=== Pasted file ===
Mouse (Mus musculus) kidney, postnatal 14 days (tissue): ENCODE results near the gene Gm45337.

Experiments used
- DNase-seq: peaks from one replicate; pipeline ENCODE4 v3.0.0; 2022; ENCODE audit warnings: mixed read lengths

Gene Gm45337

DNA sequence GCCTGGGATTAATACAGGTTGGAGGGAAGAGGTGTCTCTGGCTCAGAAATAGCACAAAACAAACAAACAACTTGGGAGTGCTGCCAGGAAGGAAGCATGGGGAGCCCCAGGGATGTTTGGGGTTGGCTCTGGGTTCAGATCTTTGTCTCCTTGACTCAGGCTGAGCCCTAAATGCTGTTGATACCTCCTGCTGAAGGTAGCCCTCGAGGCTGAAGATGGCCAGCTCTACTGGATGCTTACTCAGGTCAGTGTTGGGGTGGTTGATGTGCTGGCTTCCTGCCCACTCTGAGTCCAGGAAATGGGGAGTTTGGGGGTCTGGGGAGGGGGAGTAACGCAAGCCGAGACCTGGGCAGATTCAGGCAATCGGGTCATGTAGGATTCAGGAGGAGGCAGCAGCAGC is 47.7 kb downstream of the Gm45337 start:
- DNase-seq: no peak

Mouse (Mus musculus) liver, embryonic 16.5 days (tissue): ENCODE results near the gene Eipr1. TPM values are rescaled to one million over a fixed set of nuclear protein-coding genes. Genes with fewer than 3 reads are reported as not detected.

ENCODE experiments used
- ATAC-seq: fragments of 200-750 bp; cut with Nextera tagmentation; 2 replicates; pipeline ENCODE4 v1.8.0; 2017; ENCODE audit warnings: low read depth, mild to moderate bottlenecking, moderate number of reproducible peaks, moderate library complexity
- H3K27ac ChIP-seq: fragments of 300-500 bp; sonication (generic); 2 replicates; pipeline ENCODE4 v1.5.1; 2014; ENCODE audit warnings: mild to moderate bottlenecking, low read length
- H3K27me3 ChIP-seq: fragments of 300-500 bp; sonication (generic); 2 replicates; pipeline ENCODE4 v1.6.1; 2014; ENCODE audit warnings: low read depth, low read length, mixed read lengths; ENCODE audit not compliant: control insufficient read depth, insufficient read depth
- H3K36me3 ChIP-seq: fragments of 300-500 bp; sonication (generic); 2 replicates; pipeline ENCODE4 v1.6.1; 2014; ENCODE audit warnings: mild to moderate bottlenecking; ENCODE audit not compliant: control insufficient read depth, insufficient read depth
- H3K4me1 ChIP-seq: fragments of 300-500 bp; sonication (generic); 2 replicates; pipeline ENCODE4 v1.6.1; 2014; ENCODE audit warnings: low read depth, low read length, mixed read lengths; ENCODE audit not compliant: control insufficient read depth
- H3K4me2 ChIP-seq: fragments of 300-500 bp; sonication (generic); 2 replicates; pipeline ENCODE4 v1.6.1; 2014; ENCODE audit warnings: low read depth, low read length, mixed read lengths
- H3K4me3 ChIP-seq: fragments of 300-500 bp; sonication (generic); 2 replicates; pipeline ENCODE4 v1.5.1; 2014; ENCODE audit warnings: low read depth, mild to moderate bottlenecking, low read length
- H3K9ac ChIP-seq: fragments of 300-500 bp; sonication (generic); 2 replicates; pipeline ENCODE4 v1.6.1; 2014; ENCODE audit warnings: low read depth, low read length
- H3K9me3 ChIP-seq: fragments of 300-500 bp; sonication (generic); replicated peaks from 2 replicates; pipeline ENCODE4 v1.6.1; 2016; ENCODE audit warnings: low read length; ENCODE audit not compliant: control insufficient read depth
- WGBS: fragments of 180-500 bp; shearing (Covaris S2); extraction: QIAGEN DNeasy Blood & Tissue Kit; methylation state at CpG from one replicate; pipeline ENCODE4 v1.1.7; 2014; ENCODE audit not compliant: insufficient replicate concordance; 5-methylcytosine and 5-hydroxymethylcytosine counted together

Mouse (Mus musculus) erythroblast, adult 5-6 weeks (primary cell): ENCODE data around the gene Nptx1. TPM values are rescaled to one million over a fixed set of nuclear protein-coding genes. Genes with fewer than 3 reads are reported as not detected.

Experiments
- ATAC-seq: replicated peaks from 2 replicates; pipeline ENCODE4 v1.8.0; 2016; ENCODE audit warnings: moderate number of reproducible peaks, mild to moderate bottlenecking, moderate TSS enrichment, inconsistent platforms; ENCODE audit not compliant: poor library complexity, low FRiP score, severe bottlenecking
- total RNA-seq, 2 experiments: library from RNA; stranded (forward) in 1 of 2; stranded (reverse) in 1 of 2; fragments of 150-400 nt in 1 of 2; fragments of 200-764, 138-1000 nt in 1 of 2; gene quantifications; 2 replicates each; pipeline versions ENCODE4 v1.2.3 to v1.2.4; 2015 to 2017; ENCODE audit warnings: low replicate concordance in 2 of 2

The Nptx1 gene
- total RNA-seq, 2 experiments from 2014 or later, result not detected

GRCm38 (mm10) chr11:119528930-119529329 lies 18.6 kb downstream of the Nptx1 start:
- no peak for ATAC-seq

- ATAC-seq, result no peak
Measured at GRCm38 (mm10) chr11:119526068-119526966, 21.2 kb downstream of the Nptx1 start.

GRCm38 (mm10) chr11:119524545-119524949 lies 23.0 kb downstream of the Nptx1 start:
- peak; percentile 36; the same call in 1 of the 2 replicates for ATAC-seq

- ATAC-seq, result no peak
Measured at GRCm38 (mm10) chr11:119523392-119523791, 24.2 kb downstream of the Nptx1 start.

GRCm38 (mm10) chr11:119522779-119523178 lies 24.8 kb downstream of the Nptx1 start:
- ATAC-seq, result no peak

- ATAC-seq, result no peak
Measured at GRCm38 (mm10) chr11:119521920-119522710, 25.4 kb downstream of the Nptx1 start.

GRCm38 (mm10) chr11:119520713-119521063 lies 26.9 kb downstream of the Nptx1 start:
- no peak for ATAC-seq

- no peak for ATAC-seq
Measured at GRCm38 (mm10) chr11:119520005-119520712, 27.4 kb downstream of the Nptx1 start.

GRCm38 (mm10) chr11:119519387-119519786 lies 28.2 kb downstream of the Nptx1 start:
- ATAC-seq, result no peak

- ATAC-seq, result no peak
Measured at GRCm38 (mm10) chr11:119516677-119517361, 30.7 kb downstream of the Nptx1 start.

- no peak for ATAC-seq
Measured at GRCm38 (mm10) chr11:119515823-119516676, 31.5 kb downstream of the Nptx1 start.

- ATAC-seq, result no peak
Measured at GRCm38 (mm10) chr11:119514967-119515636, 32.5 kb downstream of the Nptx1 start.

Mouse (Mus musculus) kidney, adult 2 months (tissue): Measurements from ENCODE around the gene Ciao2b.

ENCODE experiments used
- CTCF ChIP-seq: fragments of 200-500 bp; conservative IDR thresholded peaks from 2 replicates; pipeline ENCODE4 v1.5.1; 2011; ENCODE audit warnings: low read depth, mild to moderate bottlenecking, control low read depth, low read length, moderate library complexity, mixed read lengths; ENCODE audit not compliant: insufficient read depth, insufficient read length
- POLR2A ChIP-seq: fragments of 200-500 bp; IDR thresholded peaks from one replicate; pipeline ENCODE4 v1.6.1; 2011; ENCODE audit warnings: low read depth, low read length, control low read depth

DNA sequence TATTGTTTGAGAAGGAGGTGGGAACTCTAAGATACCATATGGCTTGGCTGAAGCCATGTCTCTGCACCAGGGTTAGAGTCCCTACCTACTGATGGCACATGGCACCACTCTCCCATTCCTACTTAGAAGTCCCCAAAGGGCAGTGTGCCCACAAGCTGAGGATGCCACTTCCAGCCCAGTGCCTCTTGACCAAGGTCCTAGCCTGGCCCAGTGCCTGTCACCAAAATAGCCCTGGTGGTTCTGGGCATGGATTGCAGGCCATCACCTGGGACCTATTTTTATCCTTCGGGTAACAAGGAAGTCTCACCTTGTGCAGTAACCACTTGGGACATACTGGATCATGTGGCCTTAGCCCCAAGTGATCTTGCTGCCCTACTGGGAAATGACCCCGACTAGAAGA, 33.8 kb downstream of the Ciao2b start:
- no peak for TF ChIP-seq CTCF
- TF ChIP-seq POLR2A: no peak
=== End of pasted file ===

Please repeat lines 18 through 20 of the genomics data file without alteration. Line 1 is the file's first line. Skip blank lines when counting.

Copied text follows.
- WGBS: fragments of 180-500 bp; shearing (Covaris S2); extraction: QIAGEN DNeasy Blood & Tissue Kit; methylation state at CpG from one replicate; pipeline ENCODE4 v1.1.7; 2014; ENCODE audit not compliant: insufficient replicate concordance; 5-methylcytosine and 5-hydroxymethylcytosine counted together

Mouse (Mus musculus) erythroblast, adult 5-6 weeks (primary cell): ENCODE data around the gene Nptx1. TPM values are rescaled to one million over a fixed set of nuclear protein-coding genes. Genes with fewer than 3 reads are reported as not detected.

Experiments